On July 11, 2014, at the end of a marathon four day Council meeting, Toronto City Council endorsed the City-wide implementation of a Development Permit System (DPS) through the adoption of Official Plan Amendment 258 ("OPA 258").
What does this mean?
Typically, zoning by-laws are used to implement the vision and objectives of a municipality's Official Plan. However, as an alternative to zoning, provincial legislation also allows for the use of a DPS as a means of implementing Official Plan policies.
DPS by-laws under OPA 258 will prescribe development standards and criteria for an area that are in keeping with the desires and expectations of the community including minimum and maximum development heights, standards for shadow impacts, use of materials, community benefits, etc. The Chief Planner was requested by Council to report on the possibility of including affordable housing in all DPS areas.
Applications for a Development Permit will be assessed relative to the standards and criteria set out in the DPS by-law. Plan requirements for a complete application are set out in Schedule 1 to Ontario Regulation 608/06 and are similar to those currently required for rezoning and site plan approval applications.
What concerns were raised by interested parties about the use of the DPS?
The DPS framework in OPA 258 represents a radical change in how land use planning and development will be undertaken in the future. Readers should note that the DPS is by no means unique to Toronto as Ontario Regulation 608/06 allows all municipalities in the province to implement a DPS. OPA 258 will allow DPS by-laws to be enacted throughout the City, and the use of the DPS on this scale in a dense and complex urban environment is unique and untested.
Many City Councillors expressed concern with the use of the DPS, but ultimately, rather than deferring consideration of the matter, voted to approve OPA 258 and have the Chief Planner report back to the Planning and Growth Management Committee with a more detailed analysis addressing outstanding issues from resident associations, property owners and planning/legal professionals and a broadened consultation process for DPS by-laws.
City Council received more than 55 submissions on the proposed use of the DPS. Concerns raised by various parties included:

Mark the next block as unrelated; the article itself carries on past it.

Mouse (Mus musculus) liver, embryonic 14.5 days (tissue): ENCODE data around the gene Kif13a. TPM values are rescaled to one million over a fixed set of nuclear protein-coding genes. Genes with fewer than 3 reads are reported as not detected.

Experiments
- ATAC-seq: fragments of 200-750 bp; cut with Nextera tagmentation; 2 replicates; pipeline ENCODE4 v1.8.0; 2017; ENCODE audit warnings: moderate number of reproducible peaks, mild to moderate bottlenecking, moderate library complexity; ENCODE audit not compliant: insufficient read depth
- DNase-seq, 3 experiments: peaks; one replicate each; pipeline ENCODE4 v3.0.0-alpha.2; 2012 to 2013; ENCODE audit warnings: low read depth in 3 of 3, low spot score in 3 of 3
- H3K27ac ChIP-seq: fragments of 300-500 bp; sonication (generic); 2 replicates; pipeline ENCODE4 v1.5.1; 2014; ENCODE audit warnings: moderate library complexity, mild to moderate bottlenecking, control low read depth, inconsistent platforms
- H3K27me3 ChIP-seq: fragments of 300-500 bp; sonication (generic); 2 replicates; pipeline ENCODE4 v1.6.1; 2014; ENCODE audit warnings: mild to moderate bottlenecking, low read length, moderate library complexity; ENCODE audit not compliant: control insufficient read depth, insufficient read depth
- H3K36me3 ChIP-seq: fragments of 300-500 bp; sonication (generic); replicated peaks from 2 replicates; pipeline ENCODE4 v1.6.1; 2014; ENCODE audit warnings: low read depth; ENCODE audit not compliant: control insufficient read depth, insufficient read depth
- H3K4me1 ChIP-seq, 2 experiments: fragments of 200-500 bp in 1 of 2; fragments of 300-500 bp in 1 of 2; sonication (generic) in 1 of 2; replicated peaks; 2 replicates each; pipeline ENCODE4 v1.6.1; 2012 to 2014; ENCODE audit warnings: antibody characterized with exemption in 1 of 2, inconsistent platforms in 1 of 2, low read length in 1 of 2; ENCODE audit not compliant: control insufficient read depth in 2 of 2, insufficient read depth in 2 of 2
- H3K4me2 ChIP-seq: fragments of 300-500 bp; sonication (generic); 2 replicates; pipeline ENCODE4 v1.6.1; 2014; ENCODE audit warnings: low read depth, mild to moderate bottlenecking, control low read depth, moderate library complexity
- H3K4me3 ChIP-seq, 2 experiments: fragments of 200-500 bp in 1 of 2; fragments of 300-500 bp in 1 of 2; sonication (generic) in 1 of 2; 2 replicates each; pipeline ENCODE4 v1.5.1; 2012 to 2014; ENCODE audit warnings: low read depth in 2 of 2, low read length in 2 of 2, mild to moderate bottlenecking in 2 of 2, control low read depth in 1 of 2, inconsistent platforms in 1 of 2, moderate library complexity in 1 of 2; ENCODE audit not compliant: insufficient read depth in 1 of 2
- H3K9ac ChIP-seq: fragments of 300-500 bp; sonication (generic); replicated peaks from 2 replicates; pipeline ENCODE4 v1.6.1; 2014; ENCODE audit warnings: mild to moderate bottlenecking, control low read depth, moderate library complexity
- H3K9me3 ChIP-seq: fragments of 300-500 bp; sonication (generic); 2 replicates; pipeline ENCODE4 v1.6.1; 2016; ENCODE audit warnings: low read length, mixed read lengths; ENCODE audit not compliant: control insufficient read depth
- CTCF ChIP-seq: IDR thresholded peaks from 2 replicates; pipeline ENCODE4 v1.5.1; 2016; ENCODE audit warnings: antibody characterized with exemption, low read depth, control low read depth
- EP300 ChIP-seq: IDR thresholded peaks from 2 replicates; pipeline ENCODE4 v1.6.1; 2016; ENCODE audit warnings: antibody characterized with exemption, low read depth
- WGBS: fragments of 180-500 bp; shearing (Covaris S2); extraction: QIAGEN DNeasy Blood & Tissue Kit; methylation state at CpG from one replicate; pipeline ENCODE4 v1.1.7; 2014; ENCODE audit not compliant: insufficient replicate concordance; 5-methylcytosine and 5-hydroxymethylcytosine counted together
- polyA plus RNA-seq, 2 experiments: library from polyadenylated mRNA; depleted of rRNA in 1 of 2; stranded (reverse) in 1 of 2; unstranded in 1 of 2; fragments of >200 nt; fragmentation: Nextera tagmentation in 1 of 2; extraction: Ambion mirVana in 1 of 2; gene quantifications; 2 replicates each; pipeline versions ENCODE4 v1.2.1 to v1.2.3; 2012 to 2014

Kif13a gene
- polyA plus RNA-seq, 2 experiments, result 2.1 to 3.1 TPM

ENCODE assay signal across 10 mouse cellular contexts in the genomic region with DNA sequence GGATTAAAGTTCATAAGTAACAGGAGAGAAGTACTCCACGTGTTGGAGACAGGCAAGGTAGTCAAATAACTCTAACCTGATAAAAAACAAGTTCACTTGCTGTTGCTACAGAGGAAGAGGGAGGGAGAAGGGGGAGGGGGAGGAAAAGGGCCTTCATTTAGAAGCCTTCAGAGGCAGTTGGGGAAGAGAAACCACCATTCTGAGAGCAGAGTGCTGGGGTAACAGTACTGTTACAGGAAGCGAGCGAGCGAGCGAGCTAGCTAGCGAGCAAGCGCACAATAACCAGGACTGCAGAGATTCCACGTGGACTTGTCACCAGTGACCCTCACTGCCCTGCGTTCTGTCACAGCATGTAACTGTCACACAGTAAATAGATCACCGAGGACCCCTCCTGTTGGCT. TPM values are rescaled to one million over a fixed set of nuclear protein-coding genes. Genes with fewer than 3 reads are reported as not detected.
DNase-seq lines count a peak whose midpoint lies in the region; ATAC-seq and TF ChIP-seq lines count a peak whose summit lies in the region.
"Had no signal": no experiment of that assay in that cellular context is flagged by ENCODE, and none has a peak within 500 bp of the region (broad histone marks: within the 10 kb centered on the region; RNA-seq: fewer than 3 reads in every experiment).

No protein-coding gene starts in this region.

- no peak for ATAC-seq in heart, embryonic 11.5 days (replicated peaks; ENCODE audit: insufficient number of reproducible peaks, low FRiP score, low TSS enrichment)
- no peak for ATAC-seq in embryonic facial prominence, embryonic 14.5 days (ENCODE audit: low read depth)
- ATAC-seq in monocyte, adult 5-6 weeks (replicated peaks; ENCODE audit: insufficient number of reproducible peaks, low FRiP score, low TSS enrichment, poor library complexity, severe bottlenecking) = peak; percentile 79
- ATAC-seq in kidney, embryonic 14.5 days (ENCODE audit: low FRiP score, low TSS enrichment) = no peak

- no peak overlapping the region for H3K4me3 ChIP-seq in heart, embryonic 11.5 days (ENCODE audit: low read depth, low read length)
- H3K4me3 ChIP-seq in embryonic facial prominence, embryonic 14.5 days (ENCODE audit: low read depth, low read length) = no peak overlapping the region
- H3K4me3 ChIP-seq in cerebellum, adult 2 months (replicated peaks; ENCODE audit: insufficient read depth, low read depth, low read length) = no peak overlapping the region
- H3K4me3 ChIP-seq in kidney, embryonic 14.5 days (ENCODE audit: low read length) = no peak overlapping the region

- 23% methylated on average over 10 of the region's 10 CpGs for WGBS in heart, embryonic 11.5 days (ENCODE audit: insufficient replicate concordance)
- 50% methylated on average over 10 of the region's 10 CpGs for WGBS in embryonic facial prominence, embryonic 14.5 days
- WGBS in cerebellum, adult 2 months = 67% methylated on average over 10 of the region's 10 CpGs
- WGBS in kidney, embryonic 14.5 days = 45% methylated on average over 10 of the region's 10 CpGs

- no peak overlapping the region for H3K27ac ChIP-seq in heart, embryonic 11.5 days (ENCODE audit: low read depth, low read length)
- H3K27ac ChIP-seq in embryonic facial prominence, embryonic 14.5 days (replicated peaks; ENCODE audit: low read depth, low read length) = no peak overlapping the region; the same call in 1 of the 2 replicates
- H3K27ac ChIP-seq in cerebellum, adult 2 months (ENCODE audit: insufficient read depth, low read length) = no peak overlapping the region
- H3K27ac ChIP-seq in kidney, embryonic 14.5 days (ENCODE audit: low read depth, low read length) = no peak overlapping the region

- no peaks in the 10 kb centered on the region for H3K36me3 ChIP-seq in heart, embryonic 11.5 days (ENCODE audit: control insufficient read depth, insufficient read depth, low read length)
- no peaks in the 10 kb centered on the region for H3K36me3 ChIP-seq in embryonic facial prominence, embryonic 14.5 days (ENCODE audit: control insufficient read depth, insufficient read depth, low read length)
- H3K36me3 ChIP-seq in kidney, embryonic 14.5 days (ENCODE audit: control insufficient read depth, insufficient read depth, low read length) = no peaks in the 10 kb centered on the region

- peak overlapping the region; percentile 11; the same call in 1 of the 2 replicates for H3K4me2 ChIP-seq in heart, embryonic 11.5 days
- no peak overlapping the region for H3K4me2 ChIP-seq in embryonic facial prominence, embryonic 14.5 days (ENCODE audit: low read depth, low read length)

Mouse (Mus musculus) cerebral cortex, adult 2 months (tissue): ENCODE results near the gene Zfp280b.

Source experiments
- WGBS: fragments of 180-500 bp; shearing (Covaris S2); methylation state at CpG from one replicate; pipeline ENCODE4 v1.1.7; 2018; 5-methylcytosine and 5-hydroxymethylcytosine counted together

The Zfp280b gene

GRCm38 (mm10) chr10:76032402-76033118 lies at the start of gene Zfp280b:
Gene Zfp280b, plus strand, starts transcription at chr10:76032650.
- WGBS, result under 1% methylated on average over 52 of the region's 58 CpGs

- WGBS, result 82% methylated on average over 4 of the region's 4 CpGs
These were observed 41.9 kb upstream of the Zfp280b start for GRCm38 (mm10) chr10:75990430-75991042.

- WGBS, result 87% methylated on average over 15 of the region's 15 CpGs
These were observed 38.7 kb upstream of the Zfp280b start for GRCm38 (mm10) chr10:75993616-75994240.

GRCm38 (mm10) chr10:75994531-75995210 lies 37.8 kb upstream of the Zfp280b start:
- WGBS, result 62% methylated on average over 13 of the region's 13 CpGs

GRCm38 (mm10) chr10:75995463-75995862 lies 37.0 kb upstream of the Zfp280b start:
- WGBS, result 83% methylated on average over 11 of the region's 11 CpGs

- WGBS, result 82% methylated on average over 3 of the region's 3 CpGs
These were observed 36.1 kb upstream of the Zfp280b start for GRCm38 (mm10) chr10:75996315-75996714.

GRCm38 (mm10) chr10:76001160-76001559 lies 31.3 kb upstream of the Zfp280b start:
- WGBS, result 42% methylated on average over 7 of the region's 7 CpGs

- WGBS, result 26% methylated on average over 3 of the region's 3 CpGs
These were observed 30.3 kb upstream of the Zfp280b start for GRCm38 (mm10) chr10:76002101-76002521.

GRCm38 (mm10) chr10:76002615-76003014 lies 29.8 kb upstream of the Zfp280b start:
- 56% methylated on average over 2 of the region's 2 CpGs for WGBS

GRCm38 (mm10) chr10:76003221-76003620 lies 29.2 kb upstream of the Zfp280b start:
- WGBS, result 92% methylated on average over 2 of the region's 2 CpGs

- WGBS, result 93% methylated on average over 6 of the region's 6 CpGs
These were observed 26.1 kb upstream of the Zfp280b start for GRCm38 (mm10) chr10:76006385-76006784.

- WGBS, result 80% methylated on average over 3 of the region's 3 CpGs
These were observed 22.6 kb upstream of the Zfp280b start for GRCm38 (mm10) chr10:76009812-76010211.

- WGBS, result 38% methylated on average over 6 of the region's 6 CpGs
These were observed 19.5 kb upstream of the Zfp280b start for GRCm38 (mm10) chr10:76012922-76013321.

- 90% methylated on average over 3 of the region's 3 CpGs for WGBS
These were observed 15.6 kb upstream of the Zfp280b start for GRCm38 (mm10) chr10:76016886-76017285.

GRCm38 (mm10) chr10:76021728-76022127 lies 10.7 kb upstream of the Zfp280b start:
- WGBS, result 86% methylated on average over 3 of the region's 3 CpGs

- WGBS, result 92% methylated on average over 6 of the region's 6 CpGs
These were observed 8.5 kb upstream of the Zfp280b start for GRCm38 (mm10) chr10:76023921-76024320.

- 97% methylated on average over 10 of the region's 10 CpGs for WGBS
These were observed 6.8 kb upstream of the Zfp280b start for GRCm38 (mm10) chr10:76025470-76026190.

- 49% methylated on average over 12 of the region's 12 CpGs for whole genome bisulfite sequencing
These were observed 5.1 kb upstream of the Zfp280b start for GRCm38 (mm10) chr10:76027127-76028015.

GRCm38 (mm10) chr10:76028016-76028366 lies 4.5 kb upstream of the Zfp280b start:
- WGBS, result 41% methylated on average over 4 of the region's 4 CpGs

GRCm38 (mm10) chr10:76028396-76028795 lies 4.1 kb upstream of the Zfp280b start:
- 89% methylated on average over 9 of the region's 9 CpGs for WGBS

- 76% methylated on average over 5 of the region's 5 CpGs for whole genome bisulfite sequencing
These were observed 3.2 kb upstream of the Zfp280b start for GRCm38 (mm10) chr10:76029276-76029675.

- Uncertain status of new and active applications;
- Scope of interim control by-law and transitional provisions in OPA 258;
- Criteria for selecting areas for DPS by-laws;
- Lack of broad consultation on OPA 258 and broader consultation required for individual DPS by-laws;
- Opportunities for site specific amendments to a DPS by-law and "up-zoning" of areas by the Ontario Municipal Board as a result;
- Legal non-conformity issues including the loss of existing site-specific zoning and minor variance approvals;
- Minor variances may not be made to a DPS by-law;
- Uncertainty due to consultation requirements for Development Permit applications and delegation to Staff;
- Loss of third party appeal rights; and
- Limited transitional provisions in Ontario Regulation 608/06.
Priority areas for consideration of the implementation of DPS By-laws
City Council endorsed the following Staff-recommended areas for initial consideration of DPS By-laws:
- Etobicoke Centre Secondary Plan area
- Scarborough Centre Secondary Plan area
- North Yonge Secondary Plan area (amended by Council to delete the west side of Yonge Street from the review)
- Yonge Eglinton Centre area (after consultation with residents and all local residents' associations)
- King-Spadina Planning District
Several Councillors also put forward successful motions at Council to have consultation undertaken in additional areas for potential development of DPS by-laws. These areas include Bloor West Village, Eglinton Avenue West between Marlee and Spadina Avenue, and the Weston and Mount Dennis areas. Council also directed the Chief Planner to report to the Planning and Growth Management Committee on the possibility of including affordable housing in all DPS areas.
The City Clerk has just given Notice of Adoption of OPA 258 triggering the 20 day appeal period.
Landowners and other interested parties who raised issues with OPA 258 through the public process prior to its July 11, 2014 adoption by City Council, will have the right to appeal it. Those who failed to express concerns or issues with the proposed Official Plan policies prior to their adoption by City Council will not be able to maintain an appeal and risk not being added as a party to an appeal at the Ontario Municipal Board.
Do not miss the opportunity to protect your appeal rights
Any changes to Official Plan policies may impact development permissions and the value of lands. Landowners and other interested parties will have two opportunities to appeal the DPS requirements; firstly at the Official Plan policy stage, i.e. OPA 258, and later at the individual DPS by-law stage.
The last date to appeal OPA 258 is August 13, 2014.
The content of this article is intended to provide a general guide to the subject matter. Specialist advice should be sought about your specific circumstances.